Ben, a 13-year-old slave, figures he’s too young to be a spy for the Union Army. That’s before he overhears Rebel soldiers talk about planting something in the Combahee River. Later, he finds a strange, dark object floating near the riverbank. During the next few weeks, he finds more.
Then Moses, a mysterious runaway slave woman, sneaks on the plantation and shows up at Sunday night meeting. She claims to work for the Union and says the Yankee soldiers will be bringing their gunboats to rescue slaves. But there’s one problem: the Rebels are planting torpedoes in the river – mines that could blow up the boats. She’s trying to find the location of the torpedoes. During one visit, Moses has a seizure. The preacher promptly declares her a conjure woman and not to be trusted.
Ben’s not sure if he should tell Moses about the objects in the river. If he’s discovered passing information to the enemy, he could be whipped – or even sold. But if he doesn’t tell, he could be throwing away an opportunity for freedom – not only for himself, but also his family and friends.
SWING LOW, SWEET HARRIET is a middle grade historical novel based on Harriet Tubman’s work as a spy and scout during the Civil War when she helped lead African American soldiers on the Combahee River raid in South Carolina.
GO DOWN, MOSES: Rhonda Hicks Rucker’s Swing Low, Sweet Harriet is an exciting tale of Civil War espionage.
In Swing Low, Sweet Harriet, her new historical novel for
young readers, Knoxville writer Rhonda Hicks Rucker tells a suspenseful
story of Civil War espionage and the inspiring struggle for freedom
waged by African Americans—both those whose names we know, like Harriet
Tubman, and many more unsung heroes.
As Rhonda Hicks Rucker’s Swing Low, Sweet Harriet opens,
it’s been three years since thirteen-year-old Ben last saw his mother.
That’s when she was sold to another plantation on the Combahee River in
South Carolina. His sister, Milly, and his brother, Thomas, barely
remember her. But Ben will never forget her anguished last words to him:
“Promise to remember me to the little ones!”
It’s 1863 in this historical novel for young readers, and Ben and
his family are slaves on a rice plantation during the Civil War. Ben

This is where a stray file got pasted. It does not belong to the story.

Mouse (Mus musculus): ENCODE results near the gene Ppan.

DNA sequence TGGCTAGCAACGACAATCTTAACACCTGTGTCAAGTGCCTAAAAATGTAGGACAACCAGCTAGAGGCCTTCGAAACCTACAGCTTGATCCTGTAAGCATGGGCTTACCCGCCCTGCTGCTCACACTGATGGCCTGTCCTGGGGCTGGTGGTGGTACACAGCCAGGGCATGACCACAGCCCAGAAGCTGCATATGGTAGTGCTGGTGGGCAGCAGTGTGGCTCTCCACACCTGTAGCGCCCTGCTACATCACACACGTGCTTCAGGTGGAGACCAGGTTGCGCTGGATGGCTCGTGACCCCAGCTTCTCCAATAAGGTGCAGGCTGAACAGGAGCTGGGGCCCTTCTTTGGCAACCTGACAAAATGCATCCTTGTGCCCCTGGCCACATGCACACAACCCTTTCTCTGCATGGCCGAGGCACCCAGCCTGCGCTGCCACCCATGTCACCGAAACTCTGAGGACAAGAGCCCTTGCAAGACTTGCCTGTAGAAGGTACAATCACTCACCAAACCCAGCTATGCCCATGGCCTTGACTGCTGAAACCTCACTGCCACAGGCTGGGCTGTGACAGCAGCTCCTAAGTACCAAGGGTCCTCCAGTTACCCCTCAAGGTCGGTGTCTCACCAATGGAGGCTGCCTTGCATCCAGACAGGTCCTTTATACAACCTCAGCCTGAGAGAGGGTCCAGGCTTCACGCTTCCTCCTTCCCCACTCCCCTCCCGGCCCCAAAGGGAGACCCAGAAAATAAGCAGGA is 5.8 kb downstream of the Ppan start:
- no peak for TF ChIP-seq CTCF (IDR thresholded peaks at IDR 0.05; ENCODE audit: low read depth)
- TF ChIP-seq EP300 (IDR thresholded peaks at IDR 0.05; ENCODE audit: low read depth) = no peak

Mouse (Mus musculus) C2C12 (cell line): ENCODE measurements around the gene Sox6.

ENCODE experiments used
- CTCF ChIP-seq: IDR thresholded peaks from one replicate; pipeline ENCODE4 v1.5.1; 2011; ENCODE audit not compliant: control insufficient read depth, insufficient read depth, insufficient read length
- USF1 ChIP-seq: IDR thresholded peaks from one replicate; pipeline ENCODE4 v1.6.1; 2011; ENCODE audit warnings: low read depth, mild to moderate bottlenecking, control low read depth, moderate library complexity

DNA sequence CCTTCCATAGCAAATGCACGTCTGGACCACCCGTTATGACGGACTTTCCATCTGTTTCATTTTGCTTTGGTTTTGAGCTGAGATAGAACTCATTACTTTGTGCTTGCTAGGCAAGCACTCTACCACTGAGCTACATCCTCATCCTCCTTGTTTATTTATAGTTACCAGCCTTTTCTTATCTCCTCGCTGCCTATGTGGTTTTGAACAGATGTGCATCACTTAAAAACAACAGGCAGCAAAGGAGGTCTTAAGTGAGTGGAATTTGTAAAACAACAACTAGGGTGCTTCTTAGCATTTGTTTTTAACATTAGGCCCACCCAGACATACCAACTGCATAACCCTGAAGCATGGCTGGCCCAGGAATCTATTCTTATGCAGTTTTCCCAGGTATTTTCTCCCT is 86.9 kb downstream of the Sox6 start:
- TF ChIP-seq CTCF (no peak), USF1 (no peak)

works in the fields, Milly works in the plantation house, and Thomas
carries water to the workers. They all live in the cabin of “Big Mama,”
who cares for a number of motherless children. On Sundays they gather
for church meetings in the slave quarter with Brother James, Big Joe,
Uncle Minus, and the others. They sing spirituals and pray, but they
also share news about troop movements, runaway slaves, and rumors of
At one of these gatherings they meet the famous Harriet Tubman,
who is known as “Moses” because of the number of slaves she has helped
to escape via the Underground Railroad. Tubman is in South Carolina as a
spy for the Union Army and seeks the locations of torpedoes placed in
the river by Confederate troops to discourage Union gunboats. Ben and
his friend Will know the river well and have a healthy respect for its
hazards, especially alligators and cottonmouths. They have the
information Moses wants, but they aren’t sure it’s safe to tell. The
decision they make could be a matter of life and death—and it could
change all their lives forever.
Rucker’s enthralling and suspenseful storytelling skills bring to
vivid life this important period in American history. Rucker includes
an epilogue describing the historical facts of the inspiration for Ben’s
story—the dramatic June 1863 rescue of more than 700 slaves from
Combahee River plantations by Union troops, including African-American
soldiers from the Second South Carolina Colored Volunteers out of
Beaufort, South Carolina. She also lists resources for students
interested in exploring Civil War history.
Swing Low, Sweet Harriet captures the tremendous
courage required to defy the plantation system and the inspiring
struggle for freedom waged by African Americans—both those whose names
we know, like Harriet Tubman, and the many more unsung heroes
represented by young Ben. Middle-school readers will find much to
identify with in Ben’s longing to escape the brutality of slavery, his
loyalty to his family, and his desire to do something important in the
fight for freedom.
Swing Low, Sweet Harriet - A Children's Book Any Adult Will Savor
Rhonda Rucker's fine debut novel, Swing Low, Sweet Harriet, is
a pageturner with a gripping story line, smooth narrative, beckoning
character development and plenty of suspense. A historical novel written
as an introduction for middleschoolers and older students, any adult
reader also will find this book more than engaging.
Through the eyes of Ben, an enslaved boy, Swing Low, Sweet Harriet
tells the story of Harriet Tubman's foray leading Union troops up South
Carolina's Combahee River in 1863 and freeing over 700 enslaved people